“The destruction of our home also led to many other difficulties; for example, the home we are able to rent with UNRWA support was far away from our original neighbourhood [in Shujaiya], and therefore the children needed much more time to walk to their schools, as we cannot afford paying for their transportation. Because we had to move away from our neighbourhood, we also lost our social network and our friends,” explained Etimad al-Ejla, who just very recently was finally able to move back to her newly reconstructed house. “For more than two years, UNRWA supported us with rental subsidy payments. But still, at the end of every month, I felt fear and panic that maybe soon we would not able to pay the rent anymore and would end up on the street. I hope all families will soon be able to go back to their homes.”
Saleh Swidan, his wife Esra, and their two children Eisa and Enas used to live in a house in eastern Gaza City. Yet with the conflict came also the destruction of their home, and since the summer of 2014, they have lived in a container, which is freezing cold in the winter and unbearably hot during the summer. All he, his wife and their two children now dream about is to have a real home. “A few days ago, it started raining in Gaza and immediately the roof of the container leaked and water entered. Every winter, we fear the storms and the heavy rains,” Saleh said. “Last winter, I used to move back and forth between my brother’s house and this container due to the weather conditions, particularly because of my two little children. This life is not a life, but still it is all we have.”
Widow Niema Ali and her five sons and daughters are currently living in a rented home in northern Gaza City with support from UNRWA. Niema is well aware of how dependent she and her family are on the Agency’s support: “If UNRWA stops helping us to pay our rent, my sons and daughters and I would simply have to move back to our unfinished home. It does not have windows or doors, and the winter is approaching, but what choice do we have really?”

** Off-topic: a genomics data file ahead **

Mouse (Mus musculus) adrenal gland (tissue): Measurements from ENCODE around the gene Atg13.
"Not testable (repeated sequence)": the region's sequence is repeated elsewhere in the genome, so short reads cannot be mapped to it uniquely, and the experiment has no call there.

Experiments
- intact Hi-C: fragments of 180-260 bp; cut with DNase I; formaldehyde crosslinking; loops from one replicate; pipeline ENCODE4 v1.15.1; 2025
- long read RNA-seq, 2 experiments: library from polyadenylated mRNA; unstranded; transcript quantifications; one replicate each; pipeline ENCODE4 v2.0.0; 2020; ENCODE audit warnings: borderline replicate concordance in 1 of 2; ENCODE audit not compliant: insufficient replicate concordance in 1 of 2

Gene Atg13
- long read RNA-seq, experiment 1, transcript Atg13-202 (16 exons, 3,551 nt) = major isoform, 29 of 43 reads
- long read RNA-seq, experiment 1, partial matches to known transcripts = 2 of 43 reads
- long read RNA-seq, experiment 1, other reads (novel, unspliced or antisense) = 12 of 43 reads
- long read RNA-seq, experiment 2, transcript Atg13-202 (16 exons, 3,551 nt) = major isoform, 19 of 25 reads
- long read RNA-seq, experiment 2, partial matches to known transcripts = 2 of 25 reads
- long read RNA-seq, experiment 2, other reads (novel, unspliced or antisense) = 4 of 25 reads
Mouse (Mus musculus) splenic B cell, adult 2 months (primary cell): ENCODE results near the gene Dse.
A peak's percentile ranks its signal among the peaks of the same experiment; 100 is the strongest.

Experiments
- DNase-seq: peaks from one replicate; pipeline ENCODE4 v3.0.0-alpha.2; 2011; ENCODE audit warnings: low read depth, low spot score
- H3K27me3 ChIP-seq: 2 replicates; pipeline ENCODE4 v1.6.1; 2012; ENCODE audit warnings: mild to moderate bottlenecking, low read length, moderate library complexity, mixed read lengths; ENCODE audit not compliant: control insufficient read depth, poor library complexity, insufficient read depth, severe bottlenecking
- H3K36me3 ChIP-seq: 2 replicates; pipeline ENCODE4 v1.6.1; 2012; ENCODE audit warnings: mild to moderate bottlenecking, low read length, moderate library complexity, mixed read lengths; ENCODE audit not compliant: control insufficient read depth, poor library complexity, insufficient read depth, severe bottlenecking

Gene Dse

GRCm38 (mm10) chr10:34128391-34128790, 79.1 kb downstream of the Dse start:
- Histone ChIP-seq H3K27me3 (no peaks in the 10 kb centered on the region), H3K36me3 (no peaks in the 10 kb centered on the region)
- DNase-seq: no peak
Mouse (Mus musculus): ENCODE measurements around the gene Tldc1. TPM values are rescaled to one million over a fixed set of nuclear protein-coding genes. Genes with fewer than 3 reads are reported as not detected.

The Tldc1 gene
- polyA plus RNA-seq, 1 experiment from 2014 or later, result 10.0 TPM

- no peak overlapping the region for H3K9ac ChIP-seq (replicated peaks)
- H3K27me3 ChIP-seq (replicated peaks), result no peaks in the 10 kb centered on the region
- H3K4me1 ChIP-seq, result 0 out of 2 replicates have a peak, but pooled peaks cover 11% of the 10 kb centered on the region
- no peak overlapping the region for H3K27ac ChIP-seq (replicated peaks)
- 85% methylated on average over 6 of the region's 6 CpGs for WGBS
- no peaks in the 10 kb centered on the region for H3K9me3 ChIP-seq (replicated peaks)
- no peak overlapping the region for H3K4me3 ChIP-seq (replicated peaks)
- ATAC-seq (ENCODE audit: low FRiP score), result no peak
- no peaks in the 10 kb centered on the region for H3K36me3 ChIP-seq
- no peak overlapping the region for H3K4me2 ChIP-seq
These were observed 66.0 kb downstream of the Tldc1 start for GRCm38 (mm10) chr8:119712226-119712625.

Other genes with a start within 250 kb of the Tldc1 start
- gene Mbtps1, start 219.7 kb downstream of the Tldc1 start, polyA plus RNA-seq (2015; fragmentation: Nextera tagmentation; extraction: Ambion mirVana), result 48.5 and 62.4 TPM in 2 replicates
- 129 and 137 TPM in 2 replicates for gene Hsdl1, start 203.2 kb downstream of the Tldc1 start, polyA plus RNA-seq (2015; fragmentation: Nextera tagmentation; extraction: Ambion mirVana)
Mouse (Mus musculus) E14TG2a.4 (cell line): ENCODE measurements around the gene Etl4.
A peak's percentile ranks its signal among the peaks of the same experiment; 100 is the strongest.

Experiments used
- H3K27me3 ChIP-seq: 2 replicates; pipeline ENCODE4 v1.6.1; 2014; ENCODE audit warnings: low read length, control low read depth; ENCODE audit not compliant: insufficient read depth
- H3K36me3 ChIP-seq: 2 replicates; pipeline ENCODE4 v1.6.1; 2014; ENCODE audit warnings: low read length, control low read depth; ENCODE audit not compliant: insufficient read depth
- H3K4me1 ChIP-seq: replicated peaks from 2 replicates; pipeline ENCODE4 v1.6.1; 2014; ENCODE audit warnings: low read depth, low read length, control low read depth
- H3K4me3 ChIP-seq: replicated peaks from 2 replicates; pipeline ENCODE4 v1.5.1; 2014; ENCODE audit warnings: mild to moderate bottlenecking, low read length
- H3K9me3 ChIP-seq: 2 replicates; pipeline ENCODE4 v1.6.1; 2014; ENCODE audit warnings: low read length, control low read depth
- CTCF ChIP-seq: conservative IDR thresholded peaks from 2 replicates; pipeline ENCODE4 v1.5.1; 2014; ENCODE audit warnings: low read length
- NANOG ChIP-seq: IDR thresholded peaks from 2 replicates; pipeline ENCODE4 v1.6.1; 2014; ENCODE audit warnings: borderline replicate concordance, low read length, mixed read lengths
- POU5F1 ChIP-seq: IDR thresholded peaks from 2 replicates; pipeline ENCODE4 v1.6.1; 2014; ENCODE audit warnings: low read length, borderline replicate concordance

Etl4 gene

Husein Abu Al-Lil used to live in a three-storey building in eastern Gaza City together with his extended family. He used to rent out the ground floor of the building to shop owners. When his home was totally destroyed during the 2014 hostilities, he not only lost his house, but also his only source of income. Now he feels he lives on charity, and this feeling makes him uncomfortable. “Immediately after the ceasefire in August 2014, I returned to check on my house, but instead, I just found a pile of rubble,” recalled Husein. “All the money I had saved during my whole life was lost as well, somewhere underneath the stones, burned. So we lost everything, our home and our livelihoods.” He continued, “If UNRWA did not pay us rental subsidies, I would have to go deeply into debt to provide my family with a roof over their heads, and it would be much more awful. Yet every time towards the end of the month, I feel pressure and fear, and I ask myself: what if UNRWA will suddenly not be able to support us anymore? The streets would be filled with homeless people.”
“Is it a human right to have a home? I don’t know. But I dream every day and night to be able to reconstruct and return to our place,” explained displaced refugee Kulthoom Baroud, the wife of Husein Abu Al-Lil (previous photo). “If UNRWA stopped the rental subsidy payments, we would probably have to go live in a tent. A rented home is nothing like your own home, but it keeps us warm and makes us feel that we are still human.”